Have the PSOJ, JMA, JCC sold Jamaica a 'hollo' on crime summit?

Sunday, February 25, 2018

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Today is a full 10 days since the Howard Mitchell-led Private Sector Organisation of Jamaica (PSOJ) announced the postponement of its planned crime summit, with no indication of a new date or any move towards putting the event back on track.

We would hate to believe that the PSOJ and its partners — the Jamaica Manufacturers' Association (JMA) and the Jamaica Chamber of Commerce — have fallen prey to the nine-day wonder syndrome that has dogged us for as long as there has been a Jamaica.

When the PSOJ, et al, called off the two-day Public Order and Safety Summit that was set for February 15 and 16, we took their explanation in good faith that the various stakeholders “wanted more time to refine preparations and to be assured of the availability of human resources to carry out the agreed outcomes of the summit”.

On second thought, we are wondering how can one determine the availability of the human resources that would be needed to carry out the agreed outcomes of a summit that has not yet been held.

Moreover, the PSOJ said that based on that consideration, many of the individuals essential to the success of the summit would “not be able to adequately contribute to the participatory nature of the two-day event”.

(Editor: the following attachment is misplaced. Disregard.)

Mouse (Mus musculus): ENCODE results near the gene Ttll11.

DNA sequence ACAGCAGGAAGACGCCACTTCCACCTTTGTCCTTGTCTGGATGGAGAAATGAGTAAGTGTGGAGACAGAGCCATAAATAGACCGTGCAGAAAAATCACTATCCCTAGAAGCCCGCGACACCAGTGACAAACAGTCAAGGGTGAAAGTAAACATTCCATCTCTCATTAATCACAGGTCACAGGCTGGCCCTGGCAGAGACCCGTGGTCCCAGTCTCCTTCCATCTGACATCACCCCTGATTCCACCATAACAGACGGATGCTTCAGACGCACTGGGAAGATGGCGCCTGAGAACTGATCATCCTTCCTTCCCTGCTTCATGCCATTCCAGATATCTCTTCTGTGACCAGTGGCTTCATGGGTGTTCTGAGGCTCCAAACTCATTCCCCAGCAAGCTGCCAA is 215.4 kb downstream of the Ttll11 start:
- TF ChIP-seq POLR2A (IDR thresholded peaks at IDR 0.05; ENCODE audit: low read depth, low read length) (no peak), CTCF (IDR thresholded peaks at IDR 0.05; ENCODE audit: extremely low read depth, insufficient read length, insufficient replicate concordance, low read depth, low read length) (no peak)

What possibly could they need that was so critical ahead of a summit which was supposed to devise plans, based on the ideas generated during those deliberations to come? Surely, the private sector organisations wouldn't be selling the country a “hollo” or a six for a nine.

As we have said before in this space, we have been looking forward to the summit and its potential to broaden the leadership of the crime–fighting initiative so that it becomes more of a national effort and not as heavily dependent on reluctant politicians, many of whom still have to cover for their nefarious henchmen.

We had also expressed the view that, while such a critical initiative as the crime summit should not be unduly rushed, we regard the crime situation as an emergency and sincerely hope that the PSOJ will be in a position to get its plans back on track without too much delay.

At the announcement of the summit in January, the leaders of the business associations waxed warm:

“The difference between what we propose…(and) many attempts at establishing an overarching policy is that we want to take it further. We want to hold people accountable, we want to set key performance indicators, and to report back to the people on the execution of each indicator,” said Mr Mitchell.

“There is a structured programme to deal with the outcome of this summit and to ensure that the plan does not get put in a pigeon hole somewhere or on somebody's desk,” added the PSOJ president.

For his part, Mr Metry Seaga, the JMA leader, was on point: “The time for blame is over and the time now is to do something about it (murders)…we are taking action today.”

When Jamaica gained independence in 1962, the murder rate was 3.9 per 100,000 inhabitants, one of the lowest in the world. Last year's murder toll of more than 1,600 — or about 60 per 100,000 people — was one of the highest murder rates in the world.

The situation is more urgent now with the current murder toll already ahead of last year. Work is burning in the field, PSOJ.

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